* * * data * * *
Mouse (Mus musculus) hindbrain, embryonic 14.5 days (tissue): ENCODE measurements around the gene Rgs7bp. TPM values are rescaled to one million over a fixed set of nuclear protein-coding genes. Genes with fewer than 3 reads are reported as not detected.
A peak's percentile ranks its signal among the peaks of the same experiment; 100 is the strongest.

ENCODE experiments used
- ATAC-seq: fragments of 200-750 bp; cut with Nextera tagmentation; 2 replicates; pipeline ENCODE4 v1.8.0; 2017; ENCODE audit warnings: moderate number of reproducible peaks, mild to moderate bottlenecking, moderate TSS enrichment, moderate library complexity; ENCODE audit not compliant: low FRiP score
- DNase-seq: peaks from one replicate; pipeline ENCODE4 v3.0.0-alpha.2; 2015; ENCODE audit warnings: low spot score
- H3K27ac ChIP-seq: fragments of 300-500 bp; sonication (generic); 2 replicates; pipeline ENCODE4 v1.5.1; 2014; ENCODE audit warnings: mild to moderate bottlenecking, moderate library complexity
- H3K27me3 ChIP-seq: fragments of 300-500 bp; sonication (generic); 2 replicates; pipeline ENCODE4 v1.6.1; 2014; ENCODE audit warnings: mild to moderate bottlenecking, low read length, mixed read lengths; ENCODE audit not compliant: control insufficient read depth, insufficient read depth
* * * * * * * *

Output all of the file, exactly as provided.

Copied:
Mouse (Mus musculus) hindbrain, embryonic 14.5 days (tissue): ENCODE measurements around the gene Rgs7bp. TPM values are rescaled to one million over a fixed set of nuclear protein-coding genes. Genes with fewer than 3 reads are reported as not detected.
A peak's percentile ranks its signal among the peaks of the same experiment; 100 is the strongest.

ENCODE experiments used
- ATAC-seq: fragments of 200-750 bp; cut with Nextera tagmentation; 2 replicates; pipeline ENCODE4 v1.8.0; 2017; ENCODE audit warnings: moderate number of reproducible peaks, mild to moderate bottlenecking, moderate TSS enrichment, moderate library complexity; ENCODE audit not compliant: low FRiP score
- DNase-seq: peaks from one replicate; pipeline ENCODE4 v3.0.0-alpha.2; 2015; ENCODE audit warnings: low spot score
- H3K27ac ChIP-seq: fragments of 300-500 bp; sonication (generic); 2 replicates; pipeline ENCODE4 v1.5.1; 2014; ENCODE audit warnings: mild to moderate bottlenecking, moderate library complexity
- H3K27me3 ChIP-seq: fragments of 300-500 bp; sonication (generic); 2 replicates; pipeline ENCODE4 v1.6.1; 2014; ENCODE audit warnings: mild to moderate bottlenecking, low read length, mixed read lengths; ENCODE audit not compliant: control insufficient read depth, insufficient read depth